By the end of last year, the number of people in prison or jail or on probation or parole in the United States hit an all-time record of 6.6 million, according to the latest figures from the Bureau of Justice Statistics (BJS). The number increased by 147,000 from that in 2000 and was 50% higher than the 1990 figure of 440,000.
"The overall figures suggest that we've come to rely on the criminal justice system as a way of responding to social problems in a way that is unprecedented," said the Sentencing Project's (http://www.sentencingproject.org) Marc Mauer in a statement commenting on the figures.
Nora Callahan of the November Coalition (http://www.november.org), an advocacy group for drug war prisoners and their loved ones, was a bit harder-edged. "The gap between what is and what should be grows wider. I don't believe the public is behind this policy of imprisonment any longer," she said. "The facts are in; this failed experiment needs to end."
But Callahan also saw a ray of immediate hope. "The states, at least, are finally realizing they cannot afford this injustice," she said. "As more and more states face budget crises, we will see them looking at drug law violators as a first choice for early release."
If those prisoners do get out, most of them will likely join the now almost 4 million people on probation or 730,000 on parole at the end of last year. In 1990, there were less than one million on probation and parole combined.
Persons under some form of correctional supervision now constitute 3.1% of the adult population, or one out of every 32 adults, BJS reported. Many of them are drug law offenders. In fact, drug offenders constitute the single largest group of probationers, 25%, followed by drunk drivers (18%), minor traffic offenders (7%) and wife-beaters (7%).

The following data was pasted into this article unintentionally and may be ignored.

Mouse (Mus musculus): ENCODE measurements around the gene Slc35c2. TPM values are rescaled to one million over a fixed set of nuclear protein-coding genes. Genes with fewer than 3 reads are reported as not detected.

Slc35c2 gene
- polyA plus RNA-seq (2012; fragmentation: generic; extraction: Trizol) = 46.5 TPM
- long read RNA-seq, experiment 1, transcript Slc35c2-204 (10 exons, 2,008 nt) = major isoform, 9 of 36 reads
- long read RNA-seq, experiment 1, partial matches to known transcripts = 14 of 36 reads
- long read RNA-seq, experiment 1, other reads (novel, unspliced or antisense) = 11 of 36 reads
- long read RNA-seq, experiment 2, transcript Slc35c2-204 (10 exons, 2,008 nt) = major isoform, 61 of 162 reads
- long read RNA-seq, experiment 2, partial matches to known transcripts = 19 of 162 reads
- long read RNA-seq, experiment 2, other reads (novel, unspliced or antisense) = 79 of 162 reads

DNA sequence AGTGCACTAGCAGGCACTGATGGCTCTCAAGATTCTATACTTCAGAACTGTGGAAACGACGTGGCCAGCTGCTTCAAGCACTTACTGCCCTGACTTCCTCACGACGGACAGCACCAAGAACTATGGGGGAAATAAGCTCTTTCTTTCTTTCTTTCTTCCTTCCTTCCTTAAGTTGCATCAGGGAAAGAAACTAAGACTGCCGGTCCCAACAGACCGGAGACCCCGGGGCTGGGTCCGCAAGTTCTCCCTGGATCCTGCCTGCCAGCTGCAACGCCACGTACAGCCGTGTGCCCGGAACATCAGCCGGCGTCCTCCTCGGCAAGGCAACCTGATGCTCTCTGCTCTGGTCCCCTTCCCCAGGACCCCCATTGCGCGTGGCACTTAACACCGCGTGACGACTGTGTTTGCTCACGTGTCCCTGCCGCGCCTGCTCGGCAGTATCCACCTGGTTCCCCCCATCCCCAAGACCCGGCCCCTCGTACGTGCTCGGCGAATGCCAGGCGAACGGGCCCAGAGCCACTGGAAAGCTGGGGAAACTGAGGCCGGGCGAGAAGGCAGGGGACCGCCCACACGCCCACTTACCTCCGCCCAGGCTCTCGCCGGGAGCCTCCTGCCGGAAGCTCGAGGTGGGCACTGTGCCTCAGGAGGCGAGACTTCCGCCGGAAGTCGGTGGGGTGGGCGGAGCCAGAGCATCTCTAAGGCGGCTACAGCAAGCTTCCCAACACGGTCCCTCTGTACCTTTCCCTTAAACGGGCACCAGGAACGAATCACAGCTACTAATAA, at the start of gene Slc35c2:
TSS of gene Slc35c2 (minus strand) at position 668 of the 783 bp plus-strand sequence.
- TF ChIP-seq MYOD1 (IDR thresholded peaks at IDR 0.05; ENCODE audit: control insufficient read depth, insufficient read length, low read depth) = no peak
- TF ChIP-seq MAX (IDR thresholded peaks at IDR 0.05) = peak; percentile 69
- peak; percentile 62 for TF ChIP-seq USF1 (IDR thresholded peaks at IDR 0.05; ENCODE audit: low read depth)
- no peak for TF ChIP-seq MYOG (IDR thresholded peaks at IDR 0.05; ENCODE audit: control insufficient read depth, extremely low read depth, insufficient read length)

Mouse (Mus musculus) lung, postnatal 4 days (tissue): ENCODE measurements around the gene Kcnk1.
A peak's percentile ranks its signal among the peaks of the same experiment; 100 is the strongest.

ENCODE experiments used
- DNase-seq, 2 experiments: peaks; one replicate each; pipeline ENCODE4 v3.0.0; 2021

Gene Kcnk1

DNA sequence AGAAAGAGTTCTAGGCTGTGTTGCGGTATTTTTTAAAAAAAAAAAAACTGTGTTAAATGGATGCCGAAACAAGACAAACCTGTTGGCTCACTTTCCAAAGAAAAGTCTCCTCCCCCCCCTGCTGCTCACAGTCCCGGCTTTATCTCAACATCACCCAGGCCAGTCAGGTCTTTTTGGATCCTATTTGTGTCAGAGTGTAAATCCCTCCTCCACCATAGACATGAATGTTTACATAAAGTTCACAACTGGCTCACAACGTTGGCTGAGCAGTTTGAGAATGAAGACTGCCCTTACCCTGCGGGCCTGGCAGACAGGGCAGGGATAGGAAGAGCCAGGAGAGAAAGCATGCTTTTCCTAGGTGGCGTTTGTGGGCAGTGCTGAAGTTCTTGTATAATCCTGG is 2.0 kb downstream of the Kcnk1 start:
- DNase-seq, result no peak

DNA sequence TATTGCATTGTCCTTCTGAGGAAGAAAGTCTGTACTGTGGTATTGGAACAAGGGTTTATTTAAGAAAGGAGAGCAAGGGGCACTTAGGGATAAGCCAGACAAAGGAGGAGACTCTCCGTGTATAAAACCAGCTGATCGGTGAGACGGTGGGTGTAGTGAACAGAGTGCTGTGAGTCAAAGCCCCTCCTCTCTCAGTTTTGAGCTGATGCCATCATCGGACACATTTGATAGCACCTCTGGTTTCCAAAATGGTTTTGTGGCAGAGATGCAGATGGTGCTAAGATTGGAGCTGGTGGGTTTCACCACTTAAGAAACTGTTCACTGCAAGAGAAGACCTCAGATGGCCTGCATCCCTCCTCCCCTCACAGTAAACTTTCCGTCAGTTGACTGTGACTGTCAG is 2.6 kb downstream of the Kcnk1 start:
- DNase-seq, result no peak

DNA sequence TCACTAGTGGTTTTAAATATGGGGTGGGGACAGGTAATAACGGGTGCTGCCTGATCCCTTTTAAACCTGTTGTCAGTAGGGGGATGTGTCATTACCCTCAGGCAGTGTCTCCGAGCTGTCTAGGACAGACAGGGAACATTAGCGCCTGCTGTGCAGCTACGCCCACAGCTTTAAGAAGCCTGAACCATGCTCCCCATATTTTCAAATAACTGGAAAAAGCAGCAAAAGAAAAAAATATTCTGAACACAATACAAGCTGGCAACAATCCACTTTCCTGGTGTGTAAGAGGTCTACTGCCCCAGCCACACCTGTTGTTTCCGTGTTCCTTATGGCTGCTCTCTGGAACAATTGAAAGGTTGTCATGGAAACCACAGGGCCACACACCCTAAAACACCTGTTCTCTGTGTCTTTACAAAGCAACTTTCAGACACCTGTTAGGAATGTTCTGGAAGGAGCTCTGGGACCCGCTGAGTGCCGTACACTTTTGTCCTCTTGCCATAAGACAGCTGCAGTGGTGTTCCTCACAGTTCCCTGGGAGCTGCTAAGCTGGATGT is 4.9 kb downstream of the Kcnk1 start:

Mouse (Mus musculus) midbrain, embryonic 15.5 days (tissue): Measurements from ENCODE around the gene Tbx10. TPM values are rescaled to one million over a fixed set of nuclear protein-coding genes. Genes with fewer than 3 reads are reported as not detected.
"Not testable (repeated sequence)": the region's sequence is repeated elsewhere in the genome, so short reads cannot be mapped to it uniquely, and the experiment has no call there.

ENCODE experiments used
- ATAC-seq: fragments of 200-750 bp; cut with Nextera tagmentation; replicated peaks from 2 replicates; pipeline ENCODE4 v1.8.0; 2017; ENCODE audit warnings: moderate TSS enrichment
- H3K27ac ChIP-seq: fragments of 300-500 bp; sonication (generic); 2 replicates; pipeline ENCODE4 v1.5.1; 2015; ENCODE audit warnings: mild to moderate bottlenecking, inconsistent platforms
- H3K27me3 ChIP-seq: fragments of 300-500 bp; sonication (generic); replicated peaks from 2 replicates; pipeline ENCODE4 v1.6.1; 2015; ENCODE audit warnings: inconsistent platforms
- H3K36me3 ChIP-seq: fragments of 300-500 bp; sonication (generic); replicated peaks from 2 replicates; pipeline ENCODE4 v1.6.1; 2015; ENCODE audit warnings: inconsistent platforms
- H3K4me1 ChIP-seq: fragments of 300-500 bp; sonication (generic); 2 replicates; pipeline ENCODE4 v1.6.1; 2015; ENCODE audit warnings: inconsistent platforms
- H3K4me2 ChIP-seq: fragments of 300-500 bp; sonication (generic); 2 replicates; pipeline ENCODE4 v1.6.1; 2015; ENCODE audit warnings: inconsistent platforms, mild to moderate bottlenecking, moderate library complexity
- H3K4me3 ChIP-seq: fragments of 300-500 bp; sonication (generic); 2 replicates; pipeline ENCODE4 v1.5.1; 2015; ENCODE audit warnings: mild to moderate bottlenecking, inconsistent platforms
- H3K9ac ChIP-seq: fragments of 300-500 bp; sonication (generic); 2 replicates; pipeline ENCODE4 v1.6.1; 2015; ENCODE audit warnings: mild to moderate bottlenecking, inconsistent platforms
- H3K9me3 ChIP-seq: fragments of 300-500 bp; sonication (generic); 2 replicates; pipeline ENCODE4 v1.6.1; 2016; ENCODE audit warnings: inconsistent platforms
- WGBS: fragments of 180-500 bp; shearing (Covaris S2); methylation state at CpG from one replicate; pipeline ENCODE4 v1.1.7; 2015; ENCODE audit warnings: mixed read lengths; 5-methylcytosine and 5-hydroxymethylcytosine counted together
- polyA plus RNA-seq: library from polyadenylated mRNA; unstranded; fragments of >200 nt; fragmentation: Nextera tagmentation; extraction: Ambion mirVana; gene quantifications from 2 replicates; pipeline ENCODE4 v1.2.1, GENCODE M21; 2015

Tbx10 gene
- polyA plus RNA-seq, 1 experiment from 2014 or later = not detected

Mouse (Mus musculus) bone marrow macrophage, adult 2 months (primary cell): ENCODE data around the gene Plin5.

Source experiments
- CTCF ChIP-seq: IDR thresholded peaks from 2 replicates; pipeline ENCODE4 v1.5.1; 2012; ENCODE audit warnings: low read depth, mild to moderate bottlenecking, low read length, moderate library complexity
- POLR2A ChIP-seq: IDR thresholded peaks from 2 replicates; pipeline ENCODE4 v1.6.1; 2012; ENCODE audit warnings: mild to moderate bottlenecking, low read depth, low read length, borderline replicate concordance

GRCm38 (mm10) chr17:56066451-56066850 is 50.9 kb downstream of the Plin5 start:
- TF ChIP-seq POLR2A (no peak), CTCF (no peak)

The fact that the number of probationers and parolees rose at a faster rate than the number of people behind bars (2.8% for probationers, 1.0% for parolees, 1.1% for prisoners) is both heartening and disturbing. The US could be moving from a quick resort to imprisonment to the implementation of kinder, gentler but more pervasive means of keeping suspect populations under the careful gaze of the state.
And some observers do think the increase in probationers and parolees in part is taking the place of incarceration. "The collection of reforms, from drug courts to treatment in lieu of incarceration to sentence reforms like getting rid of mandatory minimums and expanding community corrections, have the effect of redirecting people from prison to probation," said Nick Turner, director of national programs for the Vera Institute of Justice, in an interview with the Associated Press.
The Bureau of Justice Statistics report, "Probation and Parole in the United States, 2001 is available at http://www.ojp.usdoj.gov/bjs/abstract/ppus01.htm online.